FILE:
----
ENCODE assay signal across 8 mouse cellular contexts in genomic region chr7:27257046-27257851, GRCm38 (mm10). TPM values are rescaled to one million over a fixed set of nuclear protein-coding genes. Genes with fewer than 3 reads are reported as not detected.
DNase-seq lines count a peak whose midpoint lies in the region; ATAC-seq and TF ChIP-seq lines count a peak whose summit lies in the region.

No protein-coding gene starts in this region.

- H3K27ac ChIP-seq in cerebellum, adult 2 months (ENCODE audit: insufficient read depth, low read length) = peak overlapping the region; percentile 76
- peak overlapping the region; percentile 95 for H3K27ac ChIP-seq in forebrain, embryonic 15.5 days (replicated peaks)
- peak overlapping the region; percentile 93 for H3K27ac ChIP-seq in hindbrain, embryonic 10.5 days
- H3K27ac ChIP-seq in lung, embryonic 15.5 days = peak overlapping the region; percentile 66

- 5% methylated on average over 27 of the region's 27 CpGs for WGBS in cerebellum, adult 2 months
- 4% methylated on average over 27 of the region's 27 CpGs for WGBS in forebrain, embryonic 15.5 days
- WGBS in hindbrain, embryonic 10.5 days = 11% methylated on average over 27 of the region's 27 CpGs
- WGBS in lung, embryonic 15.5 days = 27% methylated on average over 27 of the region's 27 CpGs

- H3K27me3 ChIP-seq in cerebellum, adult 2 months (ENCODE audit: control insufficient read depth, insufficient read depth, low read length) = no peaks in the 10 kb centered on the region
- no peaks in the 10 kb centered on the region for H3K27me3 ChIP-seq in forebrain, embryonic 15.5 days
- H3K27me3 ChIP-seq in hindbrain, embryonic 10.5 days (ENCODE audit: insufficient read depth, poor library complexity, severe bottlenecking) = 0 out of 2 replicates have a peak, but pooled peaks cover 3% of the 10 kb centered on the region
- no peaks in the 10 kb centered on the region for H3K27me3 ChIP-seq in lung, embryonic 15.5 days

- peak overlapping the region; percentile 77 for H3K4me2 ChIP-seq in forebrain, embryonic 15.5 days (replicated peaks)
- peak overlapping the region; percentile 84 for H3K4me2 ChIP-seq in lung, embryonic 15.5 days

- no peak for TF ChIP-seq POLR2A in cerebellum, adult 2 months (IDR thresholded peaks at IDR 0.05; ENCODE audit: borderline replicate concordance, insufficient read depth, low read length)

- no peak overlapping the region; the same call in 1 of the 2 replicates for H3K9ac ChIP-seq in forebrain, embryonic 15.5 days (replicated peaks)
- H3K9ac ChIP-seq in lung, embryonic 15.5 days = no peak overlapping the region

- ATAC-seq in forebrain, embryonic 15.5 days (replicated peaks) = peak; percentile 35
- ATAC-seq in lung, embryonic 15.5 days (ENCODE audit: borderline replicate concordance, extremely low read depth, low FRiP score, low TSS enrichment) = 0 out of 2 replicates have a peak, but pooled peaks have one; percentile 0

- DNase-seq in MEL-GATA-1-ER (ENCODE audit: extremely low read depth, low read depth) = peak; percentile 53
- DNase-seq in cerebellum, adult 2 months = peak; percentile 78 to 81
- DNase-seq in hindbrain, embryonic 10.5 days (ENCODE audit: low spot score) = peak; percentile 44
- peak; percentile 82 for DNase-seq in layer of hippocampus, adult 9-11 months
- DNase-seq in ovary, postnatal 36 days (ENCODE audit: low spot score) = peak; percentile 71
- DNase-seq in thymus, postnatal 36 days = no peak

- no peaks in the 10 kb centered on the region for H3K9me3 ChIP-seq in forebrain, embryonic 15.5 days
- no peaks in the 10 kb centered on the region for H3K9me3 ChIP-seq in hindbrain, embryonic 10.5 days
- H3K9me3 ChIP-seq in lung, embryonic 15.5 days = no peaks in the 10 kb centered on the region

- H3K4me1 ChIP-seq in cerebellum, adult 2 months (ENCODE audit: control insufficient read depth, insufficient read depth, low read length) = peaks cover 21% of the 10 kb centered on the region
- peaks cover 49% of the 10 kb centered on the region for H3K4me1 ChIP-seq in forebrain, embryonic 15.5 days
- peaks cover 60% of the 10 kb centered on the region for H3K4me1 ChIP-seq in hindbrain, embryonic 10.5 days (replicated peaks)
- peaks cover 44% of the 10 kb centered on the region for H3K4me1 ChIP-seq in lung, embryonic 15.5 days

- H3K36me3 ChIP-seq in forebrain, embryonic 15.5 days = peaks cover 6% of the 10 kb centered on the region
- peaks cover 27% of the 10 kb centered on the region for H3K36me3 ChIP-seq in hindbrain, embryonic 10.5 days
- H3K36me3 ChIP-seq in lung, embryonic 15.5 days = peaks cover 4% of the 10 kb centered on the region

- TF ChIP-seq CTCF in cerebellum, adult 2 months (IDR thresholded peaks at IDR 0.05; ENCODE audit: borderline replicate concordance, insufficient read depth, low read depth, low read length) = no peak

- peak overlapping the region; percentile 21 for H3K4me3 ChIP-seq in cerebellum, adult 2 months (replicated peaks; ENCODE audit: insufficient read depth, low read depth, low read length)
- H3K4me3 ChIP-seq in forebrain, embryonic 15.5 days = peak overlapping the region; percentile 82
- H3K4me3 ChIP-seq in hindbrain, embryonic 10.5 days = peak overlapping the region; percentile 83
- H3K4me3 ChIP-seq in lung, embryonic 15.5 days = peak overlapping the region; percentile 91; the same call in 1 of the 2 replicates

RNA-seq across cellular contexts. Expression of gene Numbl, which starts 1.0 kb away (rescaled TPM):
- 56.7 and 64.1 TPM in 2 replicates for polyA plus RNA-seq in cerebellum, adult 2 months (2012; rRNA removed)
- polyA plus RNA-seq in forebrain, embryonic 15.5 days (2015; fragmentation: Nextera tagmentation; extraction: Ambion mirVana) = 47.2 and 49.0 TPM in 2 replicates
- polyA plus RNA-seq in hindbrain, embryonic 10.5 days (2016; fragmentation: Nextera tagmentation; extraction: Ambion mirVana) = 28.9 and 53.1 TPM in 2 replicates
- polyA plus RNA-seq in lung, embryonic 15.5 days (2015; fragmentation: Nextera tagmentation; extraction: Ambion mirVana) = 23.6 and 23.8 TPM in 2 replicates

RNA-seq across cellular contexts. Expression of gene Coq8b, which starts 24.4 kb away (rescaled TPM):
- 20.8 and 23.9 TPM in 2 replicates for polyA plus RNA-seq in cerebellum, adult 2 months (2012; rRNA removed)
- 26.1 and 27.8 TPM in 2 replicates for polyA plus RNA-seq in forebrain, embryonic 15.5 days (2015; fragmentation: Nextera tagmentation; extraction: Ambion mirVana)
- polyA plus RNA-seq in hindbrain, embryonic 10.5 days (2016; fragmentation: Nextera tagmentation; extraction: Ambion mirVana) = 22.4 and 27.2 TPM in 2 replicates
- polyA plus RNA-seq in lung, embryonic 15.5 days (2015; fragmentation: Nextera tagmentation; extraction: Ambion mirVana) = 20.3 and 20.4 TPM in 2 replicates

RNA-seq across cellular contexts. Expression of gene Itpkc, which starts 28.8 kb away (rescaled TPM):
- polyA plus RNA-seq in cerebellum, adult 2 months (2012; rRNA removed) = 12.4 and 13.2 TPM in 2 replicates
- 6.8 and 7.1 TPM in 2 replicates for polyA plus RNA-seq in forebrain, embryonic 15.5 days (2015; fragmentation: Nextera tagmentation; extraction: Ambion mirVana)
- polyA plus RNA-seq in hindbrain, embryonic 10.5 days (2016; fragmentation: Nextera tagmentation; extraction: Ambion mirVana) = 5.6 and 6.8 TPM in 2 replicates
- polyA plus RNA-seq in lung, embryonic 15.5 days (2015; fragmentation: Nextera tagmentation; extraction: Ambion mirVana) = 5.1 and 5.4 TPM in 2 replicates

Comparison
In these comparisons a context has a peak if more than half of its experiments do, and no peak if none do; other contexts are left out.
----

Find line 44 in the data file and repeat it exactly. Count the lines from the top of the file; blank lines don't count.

RNA-seq across cellular contexts. Expression of gene Numbl, which starts 1.0 kb away (rescaled TPM):